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Carles Breto

University of Michigan

Time series analysis with applications to epidemiology. Inference for partially observed stochastic dynamic systems. Particle filters. Continuous-time stochastic processes.


Much of my current research is based on understanding the large-scale epidemiology of infectious diseases. One part of my research focuses on identifying the major determinants of polio virus transmission. Also I am interested in understanding the dynamics of infectious diseases such as measles and its ecological interaction with other infectious diseases.

Navideh Noori

University of Georgia

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Laura matrajt

Fred Hutch

My primary research interests include the use of mathematical tools to quantify and to analyze infectious disease dynamics, and to optimize interventions for Public Health. My primary focus is on the development of mathematical models, both stochastic and deterministic, applied to infectious diseases and to pair them with optimization routines to find the best use of resources (vaccines, antivirals, etc). More recently, I have become interested in within-host modeling and the effect that the infection process at the individual-level has on the population-level dynamics.


Evelyn Panagakou

Northeastern University

Stochastic modeling of the disease dynamics using a meta-population approach.
In particular, our group is currently working on modeling epidemic and pandemic events using a meta-population model that employs a fully stochastic compartmental approach for each subpopulation and where the equations of different subpopulations are coupled through effective interactions and mechanistic schemes accounting for the mobility of individuals encoded in the multiscale mobility network. At the moment, with the rest of the team, I am developing a generalization of the basic formalism to take into account the fact that people have different contact rates given their age and the places where they spend most of their time during the day. In country level, contact matrices, mapping the way people contact each other in households and workspaces, are used to model efficiently how different viruses can be transmitted between people given their contacts.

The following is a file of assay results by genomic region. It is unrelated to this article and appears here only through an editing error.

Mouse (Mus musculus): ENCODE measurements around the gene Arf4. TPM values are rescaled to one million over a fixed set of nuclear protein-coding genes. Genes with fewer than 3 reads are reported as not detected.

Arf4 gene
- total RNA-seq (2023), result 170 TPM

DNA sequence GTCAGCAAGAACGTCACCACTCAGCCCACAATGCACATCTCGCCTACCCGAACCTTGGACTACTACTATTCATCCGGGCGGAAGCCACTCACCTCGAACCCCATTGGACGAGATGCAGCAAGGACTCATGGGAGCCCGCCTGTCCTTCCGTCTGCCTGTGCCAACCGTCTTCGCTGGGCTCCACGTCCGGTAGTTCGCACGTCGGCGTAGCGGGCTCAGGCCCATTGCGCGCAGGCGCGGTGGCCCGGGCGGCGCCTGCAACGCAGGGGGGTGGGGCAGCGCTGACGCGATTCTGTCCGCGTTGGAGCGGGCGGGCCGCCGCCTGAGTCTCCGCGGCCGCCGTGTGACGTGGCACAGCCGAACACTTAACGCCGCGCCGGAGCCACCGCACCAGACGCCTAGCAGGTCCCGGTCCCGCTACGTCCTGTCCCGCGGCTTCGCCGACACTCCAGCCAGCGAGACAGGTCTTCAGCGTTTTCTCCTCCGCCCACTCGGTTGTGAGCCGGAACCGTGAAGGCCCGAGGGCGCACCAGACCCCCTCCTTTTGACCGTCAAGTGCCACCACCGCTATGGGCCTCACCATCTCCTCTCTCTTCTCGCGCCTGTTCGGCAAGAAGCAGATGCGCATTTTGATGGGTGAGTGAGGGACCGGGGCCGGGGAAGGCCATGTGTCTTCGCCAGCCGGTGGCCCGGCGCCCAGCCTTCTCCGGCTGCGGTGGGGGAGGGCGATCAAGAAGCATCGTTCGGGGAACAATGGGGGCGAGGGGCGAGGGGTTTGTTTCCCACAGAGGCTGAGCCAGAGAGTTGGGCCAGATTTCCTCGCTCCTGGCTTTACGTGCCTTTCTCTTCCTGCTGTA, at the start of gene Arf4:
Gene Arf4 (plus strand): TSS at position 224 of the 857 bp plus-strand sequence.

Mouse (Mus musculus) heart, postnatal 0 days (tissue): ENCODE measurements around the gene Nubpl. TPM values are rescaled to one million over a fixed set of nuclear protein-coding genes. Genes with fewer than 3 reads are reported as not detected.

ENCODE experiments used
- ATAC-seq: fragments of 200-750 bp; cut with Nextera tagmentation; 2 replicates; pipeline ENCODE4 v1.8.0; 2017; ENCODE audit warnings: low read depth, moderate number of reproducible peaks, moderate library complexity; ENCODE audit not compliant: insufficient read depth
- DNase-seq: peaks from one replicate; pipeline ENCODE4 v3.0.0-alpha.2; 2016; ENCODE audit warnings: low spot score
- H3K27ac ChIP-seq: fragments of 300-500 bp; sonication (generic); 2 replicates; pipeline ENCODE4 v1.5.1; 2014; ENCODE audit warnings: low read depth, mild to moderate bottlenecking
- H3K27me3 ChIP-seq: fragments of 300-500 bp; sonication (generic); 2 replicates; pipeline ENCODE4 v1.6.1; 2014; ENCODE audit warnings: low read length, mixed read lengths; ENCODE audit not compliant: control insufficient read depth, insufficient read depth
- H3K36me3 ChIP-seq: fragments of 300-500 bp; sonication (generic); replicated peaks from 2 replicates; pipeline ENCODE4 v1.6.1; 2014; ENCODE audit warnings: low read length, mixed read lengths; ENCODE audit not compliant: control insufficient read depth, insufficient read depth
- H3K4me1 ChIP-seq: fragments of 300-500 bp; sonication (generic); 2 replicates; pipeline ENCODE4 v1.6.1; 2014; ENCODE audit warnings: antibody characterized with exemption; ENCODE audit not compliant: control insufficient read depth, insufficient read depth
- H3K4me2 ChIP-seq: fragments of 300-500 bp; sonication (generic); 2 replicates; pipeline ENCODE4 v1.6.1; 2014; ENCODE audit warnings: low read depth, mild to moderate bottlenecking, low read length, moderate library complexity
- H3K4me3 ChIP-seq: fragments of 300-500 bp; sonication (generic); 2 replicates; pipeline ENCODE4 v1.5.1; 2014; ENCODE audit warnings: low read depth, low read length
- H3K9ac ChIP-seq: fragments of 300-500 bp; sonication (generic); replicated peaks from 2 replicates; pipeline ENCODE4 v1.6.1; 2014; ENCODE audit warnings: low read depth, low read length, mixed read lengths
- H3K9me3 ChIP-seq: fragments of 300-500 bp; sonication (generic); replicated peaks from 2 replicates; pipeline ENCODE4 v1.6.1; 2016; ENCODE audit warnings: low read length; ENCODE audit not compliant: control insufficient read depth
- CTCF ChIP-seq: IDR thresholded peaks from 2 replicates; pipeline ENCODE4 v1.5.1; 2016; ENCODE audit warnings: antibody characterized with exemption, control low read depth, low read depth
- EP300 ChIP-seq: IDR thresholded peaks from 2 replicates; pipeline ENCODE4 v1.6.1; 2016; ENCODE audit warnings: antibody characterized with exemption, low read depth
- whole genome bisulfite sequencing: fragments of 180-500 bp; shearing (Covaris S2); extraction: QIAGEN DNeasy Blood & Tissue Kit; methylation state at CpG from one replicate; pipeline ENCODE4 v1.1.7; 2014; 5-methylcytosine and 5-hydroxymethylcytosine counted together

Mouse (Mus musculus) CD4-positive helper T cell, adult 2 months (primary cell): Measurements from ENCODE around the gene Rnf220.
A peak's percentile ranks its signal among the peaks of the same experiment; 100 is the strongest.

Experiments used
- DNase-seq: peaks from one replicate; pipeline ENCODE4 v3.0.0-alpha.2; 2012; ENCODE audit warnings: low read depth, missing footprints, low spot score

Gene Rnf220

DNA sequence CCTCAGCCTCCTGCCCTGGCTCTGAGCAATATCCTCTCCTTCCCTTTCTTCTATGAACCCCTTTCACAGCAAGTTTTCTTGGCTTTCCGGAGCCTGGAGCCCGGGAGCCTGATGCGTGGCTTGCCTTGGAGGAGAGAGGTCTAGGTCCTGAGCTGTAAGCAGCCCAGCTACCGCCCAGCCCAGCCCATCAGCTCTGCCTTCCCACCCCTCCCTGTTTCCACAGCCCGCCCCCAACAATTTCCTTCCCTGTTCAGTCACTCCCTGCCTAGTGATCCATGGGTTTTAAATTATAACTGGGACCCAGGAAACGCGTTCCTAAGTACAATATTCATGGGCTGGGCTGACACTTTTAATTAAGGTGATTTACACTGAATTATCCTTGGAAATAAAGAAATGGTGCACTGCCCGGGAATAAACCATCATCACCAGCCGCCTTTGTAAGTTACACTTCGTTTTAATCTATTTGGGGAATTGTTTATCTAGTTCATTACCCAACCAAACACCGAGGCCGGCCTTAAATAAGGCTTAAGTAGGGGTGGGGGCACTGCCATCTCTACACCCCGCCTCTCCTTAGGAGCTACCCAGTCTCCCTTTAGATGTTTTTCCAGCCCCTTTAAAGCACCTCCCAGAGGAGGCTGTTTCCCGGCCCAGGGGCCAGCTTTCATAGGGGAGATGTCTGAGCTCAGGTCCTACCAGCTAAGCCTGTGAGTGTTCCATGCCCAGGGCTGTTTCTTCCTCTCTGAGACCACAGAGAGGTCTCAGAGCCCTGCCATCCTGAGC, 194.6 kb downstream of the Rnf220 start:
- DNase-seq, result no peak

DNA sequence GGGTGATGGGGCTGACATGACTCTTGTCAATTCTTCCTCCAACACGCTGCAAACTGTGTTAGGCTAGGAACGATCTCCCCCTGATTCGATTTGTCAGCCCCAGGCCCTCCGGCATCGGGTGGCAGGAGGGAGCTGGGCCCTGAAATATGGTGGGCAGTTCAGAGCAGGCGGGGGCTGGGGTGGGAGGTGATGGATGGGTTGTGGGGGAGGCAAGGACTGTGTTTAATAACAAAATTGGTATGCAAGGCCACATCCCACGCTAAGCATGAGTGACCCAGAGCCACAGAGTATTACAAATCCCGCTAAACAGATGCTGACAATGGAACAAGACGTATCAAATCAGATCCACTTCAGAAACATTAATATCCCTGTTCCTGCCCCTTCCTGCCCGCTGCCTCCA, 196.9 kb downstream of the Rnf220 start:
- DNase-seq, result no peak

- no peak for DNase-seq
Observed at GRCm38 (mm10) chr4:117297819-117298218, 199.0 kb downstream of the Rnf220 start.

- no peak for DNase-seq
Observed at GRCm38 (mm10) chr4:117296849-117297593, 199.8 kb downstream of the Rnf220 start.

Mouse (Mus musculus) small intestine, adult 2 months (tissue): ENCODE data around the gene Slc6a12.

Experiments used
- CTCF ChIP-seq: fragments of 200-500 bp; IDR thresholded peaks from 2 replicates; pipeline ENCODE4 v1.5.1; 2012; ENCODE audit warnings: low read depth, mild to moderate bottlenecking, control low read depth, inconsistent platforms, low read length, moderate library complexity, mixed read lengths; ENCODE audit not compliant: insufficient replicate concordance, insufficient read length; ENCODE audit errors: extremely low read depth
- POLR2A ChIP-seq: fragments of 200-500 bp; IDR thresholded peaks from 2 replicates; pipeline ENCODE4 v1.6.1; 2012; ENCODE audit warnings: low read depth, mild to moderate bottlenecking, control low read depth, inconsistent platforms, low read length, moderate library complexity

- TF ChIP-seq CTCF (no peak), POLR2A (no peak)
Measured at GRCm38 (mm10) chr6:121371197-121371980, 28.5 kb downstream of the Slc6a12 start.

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Northeastern University

My research focuses on the characterization and modeling of the spread of infectious diseases, by integrating methods of complex systems with statistical physics approaches.


I study the within-host dynamics of influenza infection. My research focuses on describing the relationship between the viral load dynamics and the symptoms of disease. I also consider the changes in viral genetics over the course of infection and how these changes affect the infection dynamics.


Duke University


My research focuses on using statistical methods to obtain insights on transmission dynamics and epidemiology of infection disease, and their implications on disease control and preventions.

Tim K. Tsang

University of Florida

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Northeastern University

Computational epidemiology (esp. seasonal influenza forecasts), data mining, network science